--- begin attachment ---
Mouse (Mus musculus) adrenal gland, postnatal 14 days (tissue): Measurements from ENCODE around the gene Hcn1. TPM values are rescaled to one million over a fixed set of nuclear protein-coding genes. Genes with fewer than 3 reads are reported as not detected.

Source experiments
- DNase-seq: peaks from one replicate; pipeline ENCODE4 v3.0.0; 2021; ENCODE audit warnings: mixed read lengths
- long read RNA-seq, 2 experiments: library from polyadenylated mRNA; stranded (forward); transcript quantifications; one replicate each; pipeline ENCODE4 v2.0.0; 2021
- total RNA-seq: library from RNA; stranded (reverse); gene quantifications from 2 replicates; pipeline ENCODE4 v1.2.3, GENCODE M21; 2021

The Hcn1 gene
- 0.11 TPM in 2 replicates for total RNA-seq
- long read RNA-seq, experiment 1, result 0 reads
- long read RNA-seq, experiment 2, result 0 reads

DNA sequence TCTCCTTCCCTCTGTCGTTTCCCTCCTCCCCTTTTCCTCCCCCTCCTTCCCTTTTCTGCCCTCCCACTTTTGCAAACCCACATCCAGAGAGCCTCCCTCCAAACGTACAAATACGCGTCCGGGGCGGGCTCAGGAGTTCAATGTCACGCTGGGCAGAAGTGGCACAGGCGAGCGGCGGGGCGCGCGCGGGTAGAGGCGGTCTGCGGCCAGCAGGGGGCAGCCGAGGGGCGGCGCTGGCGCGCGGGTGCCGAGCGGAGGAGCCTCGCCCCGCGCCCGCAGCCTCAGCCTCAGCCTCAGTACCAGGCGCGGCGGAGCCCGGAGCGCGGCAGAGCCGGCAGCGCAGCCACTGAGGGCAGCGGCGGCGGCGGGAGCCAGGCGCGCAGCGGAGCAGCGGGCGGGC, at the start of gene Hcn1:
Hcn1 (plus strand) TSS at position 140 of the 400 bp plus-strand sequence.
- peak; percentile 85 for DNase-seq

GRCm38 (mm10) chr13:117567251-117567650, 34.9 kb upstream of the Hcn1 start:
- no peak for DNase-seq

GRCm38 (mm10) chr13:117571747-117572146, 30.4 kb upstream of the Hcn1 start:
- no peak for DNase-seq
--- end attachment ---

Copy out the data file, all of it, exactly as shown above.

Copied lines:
Mouse (Mus musculus) adrenal gland, postnatal 14 days (tissue): Measurements from ENCODE around the gene Hcn1. TPM values are rescaled to one million over a fixed set of nuclear protein-coding genes. Genes with fewer than 3 reads are reported as not detected.

Source experiments
- DNase-seq: peaks from one replicate; pipeline ENCODE4 v3.0.0; 2021; ENCODE audit warnings: mixed read lengths
- long read RNA-seq, 2 experiments: library from polyadenylated mRNA; stranded (forward); transcript quantifications; one replicate each; pipeline ENCODE4 v2.0.0; 2021
- total RNA-seq: library from RNA; stranded (reverse); gene quantifications from 2 replicates; pipeline ENCODE4 v1.2.3, GENCODE M21; 2021

The Hcn1 gene
- 0.11 TPM in 2 replicates for total RNA-seq
- long read RNA-seq, experiment 1, result 0 reads
- long read RNA-seq, experiment 2, result 0 reads

DNA sequence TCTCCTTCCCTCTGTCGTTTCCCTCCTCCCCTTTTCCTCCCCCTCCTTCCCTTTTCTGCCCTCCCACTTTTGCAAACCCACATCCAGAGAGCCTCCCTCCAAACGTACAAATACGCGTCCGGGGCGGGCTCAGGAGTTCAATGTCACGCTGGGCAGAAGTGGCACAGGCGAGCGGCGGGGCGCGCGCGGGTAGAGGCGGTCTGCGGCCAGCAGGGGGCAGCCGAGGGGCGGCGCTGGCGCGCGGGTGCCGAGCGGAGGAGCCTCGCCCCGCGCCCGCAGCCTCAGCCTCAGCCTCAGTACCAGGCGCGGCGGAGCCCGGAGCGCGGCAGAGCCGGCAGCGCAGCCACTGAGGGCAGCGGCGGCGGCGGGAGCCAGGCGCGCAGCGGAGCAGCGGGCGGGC, at the start of gene Hcn1:
Hcn1 (plus strand) TSS at position 140 of the 400 bp plus-strand sequence.
- peak; percentile 85 for DNase-seq

GRCm38 (mm10) chr13:117567251-117567650, 34.9 kb upstream of the Hcn1 start:
- no peak for DNase-seq

GRCm38 (mm10) chr13:117571747-117572146, 30.4 kb upstream of the Hcn1 start:
- no peak for DNase-seq